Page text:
October 29, 2013
During a keynote at the ninth annual Film Independent Forum over the weekend, Netflix executive Ted Sarandos told attendees the video streaming giant might begin releasing its own movies. During the 40-minute speech at the DGA Theater in Los Angeles, the chief content officer attributed the move to the fact that theater owners are resistant to let movies bow day-and-date on Netflix, and that they are not supportive of innovation.
“Theater owners stifle this kind of innovation at every turn,” Sarandos said, according to The Hollywood Reporter. “The reason why we may enter this space and try to release some big movies ourselves this way is because I’m concerned that as theater owners try to strangle innovation and distribution, not only are they going to kill theaters, they might kill movies.”
Sarandos also criticized the outdated theatrical release model, saying that movies have become “cold spectacles” of mass marketing campaigns, and noted that most high-budget films are still released in almost the same way they were years ago. Sarandos believes these factors are part of the reason TV has become so much more important in today’s culture, and why piracy is rampant.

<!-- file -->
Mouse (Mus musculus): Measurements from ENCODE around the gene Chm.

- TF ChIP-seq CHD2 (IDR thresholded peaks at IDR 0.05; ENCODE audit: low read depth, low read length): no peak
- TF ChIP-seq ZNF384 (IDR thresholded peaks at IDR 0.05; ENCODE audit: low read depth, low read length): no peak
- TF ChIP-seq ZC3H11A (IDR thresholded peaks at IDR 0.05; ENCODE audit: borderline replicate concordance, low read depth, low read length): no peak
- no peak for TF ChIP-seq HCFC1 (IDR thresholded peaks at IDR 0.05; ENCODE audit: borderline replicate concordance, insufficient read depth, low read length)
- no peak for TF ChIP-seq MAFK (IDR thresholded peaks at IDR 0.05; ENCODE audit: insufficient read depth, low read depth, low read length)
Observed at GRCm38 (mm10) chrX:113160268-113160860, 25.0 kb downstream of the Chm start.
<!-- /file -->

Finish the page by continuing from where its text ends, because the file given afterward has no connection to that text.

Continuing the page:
The speech covered a few of Netflix’s own triumphs, highlighting what Sarandos seems to think the company is doing right in contrast with theater owners. He noted that only a couple of years ago, when the company split its services between DVDs and online streaming, it “went from being a media darling to a media punching bag,” he said, and that Netflix “looked pretty bleak” from the outside.
Now, he says, the service surpassed 40 million subscribers this summer and was watched for more hours than any cable TV network. In February, its original series “House of Cards” launched, and has since won an Emmy. It was the first show in history to win a primetime Emmy without ever airing on TV.
Sarandos told audience members that if Netflix had treated its DVD business with the same “protectionist reverence” as other digital sales groups had gone, they wouldn’t have had the same success, and the concept applies to the film industry, where change seems to be slower.
“TV is where the audience is,” Sarandos said. “It’s where the innovation is happening.”
A 43-minute video of the full presentation is available on the THR post.